Sunday, October 07, 2007

pomegranate molasses, smoked Maldon salt

These were my impulse buys today at the grocery store. Anyone have any (preferably vegetarian) ideas what I can do with these two things?

I'm thinking I could make a pretty awesome salad dressing with the pomegranate molasses. I know it's a Lebanese ingredient, but I'm not sure what it's used for. Marinades, I'd guess? The consistency is more like a syrup than molasses, and the flavor is really concentrated (i.e., you wouldn't want to just pour it straight onto anything, I don't think). Has anyone ever used it?

And the smoked sea salt: Since I'm cooking vegetarian most of the time, I'm always looking for creative ways to introduce a little smokiness, a little umami, to things. Maldon - both the smoked and the regular variety - is very delicate and flaky, and I first had it at a restaurant in Montreal, and I swear it made everything it touched amazing. It seemed to sharpen all the other flavors. There was even a little sprinkled on top of my chocolate pot de creme. Beautiful. (That was the regular, not the smoked -- although, am I crazy for thinking the smoked salt just might work with chocolate or caramel? Maybe?)

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4 Comments:

Blogger lis said...

I've read a bunch of recipes with pomegranate molasses, but I can't remember anything at the moment. I'll see if I can think of some.

6:15 PM  
Blogger Sarah said...

I have a pomegranate molasses-based marinade for chicken thighs and salmon that comes from Cooking Light, but I replace the regular balsamic vinegar with white balsamic and use it for kebabs with chicken breast, fruit, and veggies. Substitute tofu cubes and you're vegetarian!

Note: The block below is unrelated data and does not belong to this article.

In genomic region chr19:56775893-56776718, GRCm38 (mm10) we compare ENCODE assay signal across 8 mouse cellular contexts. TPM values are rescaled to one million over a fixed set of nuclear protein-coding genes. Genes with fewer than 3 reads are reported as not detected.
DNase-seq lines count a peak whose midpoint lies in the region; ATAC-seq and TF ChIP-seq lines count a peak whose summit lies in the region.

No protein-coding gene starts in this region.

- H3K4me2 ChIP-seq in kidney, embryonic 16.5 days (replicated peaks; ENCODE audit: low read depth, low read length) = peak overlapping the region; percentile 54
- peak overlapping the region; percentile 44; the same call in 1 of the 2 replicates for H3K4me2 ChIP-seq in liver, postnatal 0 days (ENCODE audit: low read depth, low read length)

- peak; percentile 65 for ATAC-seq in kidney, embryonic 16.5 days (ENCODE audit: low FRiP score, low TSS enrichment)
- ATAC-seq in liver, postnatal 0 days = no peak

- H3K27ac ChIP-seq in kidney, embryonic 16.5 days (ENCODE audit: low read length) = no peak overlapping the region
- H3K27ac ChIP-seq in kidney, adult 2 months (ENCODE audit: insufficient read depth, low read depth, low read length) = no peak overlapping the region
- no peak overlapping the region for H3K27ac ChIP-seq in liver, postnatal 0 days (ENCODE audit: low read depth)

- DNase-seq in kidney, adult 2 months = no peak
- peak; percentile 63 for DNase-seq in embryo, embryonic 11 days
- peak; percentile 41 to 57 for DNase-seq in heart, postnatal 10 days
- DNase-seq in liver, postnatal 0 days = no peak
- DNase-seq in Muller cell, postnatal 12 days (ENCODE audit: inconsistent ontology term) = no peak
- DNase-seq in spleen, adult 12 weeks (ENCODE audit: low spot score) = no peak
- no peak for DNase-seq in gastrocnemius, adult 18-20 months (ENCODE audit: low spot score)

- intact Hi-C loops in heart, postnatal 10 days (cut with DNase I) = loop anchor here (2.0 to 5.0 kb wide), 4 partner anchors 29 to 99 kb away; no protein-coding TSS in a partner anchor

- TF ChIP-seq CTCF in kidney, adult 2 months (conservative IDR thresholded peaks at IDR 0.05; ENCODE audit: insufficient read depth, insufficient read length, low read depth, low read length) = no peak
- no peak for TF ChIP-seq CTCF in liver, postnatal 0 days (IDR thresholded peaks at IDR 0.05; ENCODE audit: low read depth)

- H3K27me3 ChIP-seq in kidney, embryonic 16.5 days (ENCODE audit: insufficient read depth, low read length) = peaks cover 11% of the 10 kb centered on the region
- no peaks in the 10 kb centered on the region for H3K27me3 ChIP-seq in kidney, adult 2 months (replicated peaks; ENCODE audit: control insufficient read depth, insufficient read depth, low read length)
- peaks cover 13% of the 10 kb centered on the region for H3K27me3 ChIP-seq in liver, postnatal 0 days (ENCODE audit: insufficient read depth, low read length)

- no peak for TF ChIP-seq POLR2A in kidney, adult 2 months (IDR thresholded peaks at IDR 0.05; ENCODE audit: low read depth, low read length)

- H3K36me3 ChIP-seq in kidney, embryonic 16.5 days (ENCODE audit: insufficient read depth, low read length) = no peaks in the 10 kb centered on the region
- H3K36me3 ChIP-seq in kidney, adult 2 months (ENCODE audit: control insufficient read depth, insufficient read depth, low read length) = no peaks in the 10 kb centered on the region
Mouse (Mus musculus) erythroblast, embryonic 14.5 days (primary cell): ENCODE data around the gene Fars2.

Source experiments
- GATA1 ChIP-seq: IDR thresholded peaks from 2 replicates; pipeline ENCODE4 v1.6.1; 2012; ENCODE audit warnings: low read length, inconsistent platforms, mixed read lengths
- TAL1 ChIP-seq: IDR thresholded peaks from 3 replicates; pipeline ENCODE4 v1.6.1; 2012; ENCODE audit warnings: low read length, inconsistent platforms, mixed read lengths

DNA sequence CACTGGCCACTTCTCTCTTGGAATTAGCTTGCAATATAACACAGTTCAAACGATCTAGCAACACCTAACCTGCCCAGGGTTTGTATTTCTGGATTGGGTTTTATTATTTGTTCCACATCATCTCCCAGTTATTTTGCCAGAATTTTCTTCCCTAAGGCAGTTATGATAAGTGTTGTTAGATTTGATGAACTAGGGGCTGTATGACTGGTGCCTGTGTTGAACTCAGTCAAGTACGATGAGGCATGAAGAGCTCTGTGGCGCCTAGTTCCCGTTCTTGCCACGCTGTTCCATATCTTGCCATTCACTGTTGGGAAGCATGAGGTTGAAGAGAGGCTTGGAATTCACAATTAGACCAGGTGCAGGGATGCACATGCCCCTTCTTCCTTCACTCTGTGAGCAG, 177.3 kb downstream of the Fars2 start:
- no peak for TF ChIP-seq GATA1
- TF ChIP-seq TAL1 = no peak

1 c. fresh orange juice
2 1/2 Tbsp balsamic vinegar
2 Tbsp pomegranate molasses
2 tsp grated orange rind
1 tsp salt
1 tsp brown sugar (I use 3)
1/2 tsp cumin
1/2 tsp ground black pepper
1/4 tsp ground red pepper
4 garlic cloves, minced
1/4 c olive oil

Combine all except oil, stirring with a whisk. Gradually add oil, sirring constantly with a whisk until well combined. Yield: 1 1/2 cups.


You can also add pomegranate molasses to lemonade for pomegranate lemonade! Float pomegranate seeds in it and substitude sparkling water for the plain water and you have a very fancy virgin cocktail. Maybe add pomegranate molasses to champagne?


Re smoked salt: At a wedding reception this summer, we had some fancy chocolates with smoked salt on top. Very sexy!

10:12 AM  
Blogger Shirin said...

Like Sarah said, use tofu and it's vegetarian: Pomegranate Stew - Koresh-e Fesenjan
(a Persian chicken dish)

1/2 C pomegranate molasses or 2 C fresh pomegranate juice
2 C ground walnuts
3 tsp. sugar
1 tsp. cinnamon
1/2 tsp. nutmeg
1/4 tsp. saffron (dissolved in 1 Tbs. hot water)
salt & pepper to taste
1/2 t turmeric
1 onion - chopped
2-3 Tbs. oil
a large fryer chicken (4-5 pounds - cut up) or duck
1 cup of water


Combine pomegranate molasses or juice, ground walnuts, sugar, salt, pepper, cinnamon, nutmeg, turmeric, and saffron. Set aside.

Clean chicken removing unnecessary bones and skin.

Place chopped onion and 3 T oil in a pot and saute 3 minutes. Then add the chicken pieces. Add 1 C of water and simmer over low heat for 30 minutes. Add the pomegranate mixture and simmer on low heat for 30 minutes longer (check water and add some if it is necessary). Add a little more sugar if you want it sweeter. Transfer to a deep serving pot, cover, and place in a warm oven until ready to serve. Serve with rice.

VARIATION: This stew can be made with meatballs made of ground beef or turkey. Knead one grated onion into one pound of ground meat and shape into meatballs the size of hazelnuts; saute them on all sides in oil and add with onions.

Pomegranate molasses can be found in Middle Eastern or gourmet grocery stores.

8:58 PM  
Blogger Jennywenny said...

I put it in my salad dressing for a touch of sweetness and tartness at the same time.

1:05 PM  

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